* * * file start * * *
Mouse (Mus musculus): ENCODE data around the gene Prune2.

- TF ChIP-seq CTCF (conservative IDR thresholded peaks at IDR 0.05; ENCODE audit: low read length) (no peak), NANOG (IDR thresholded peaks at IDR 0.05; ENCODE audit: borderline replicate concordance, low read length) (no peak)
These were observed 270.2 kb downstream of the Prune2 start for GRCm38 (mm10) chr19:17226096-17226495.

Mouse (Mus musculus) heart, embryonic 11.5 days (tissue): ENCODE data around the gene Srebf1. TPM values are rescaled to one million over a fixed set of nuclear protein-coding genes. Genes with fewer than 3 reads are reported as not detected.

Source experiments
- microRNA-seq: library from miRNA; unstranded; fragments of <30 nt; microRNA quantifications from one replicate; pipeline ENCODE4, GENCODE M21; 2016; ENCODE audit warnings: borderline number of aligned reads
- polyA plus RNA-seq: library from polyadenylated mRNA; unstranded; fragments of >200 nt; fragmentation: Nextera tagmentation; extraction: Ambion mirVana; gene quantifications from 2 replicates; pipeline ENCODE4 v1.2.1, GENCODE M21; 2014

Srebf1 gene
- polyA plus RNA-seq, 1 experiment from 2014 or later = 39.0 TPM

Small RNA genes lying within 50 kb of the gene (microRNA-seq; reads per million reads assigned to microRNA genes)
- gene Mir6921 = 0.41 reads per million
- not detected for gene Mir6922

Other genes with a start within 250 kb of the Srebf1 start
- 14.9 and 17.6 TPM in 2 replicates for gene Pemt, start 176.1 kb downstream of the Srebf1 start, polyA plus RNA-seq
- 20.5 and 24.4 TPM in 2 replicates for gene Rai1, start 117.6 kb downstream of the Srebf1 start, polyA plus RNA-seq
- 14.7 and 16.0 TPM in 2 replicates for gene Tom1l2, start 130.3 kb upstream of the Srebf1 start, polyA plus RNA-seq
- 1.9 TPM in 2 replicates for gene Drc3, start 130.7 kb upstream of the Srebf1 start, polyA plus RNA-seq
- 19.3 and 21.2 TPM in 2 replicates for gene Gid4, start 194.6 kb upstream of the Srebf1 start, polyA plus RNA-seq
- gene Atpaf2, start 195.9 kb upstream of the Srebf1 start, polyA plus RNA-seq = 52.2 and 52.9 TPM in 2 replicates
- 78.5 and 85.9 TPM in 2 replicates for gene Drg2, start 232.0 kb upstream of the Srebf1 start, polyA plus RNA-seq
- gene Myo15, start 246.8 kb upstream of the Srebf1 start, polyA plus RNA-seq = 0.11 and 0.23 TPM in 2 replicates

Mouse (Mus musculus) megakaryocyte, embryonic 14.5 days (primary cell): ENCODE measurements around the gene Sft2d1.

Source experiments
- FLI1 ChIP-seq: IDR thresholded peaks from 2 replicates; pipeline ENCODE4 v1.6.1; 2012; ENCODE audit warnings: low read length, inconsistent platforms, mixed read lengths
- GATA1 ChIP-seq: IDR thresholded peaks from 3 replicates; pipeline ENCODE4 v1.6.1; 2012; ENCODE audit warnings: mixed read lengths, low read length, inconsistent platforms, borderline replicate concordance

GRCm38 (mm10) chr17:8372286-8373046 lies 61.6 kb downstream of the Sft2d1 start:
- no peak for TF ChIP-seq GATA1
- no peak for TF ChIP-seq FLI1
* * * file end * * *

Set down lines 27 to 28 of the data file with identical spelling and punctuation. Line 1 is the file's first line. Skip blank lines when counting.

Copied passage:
- no peak for TF ChIP-seq GATA1
- no peak for TF ChIP-seq FLI1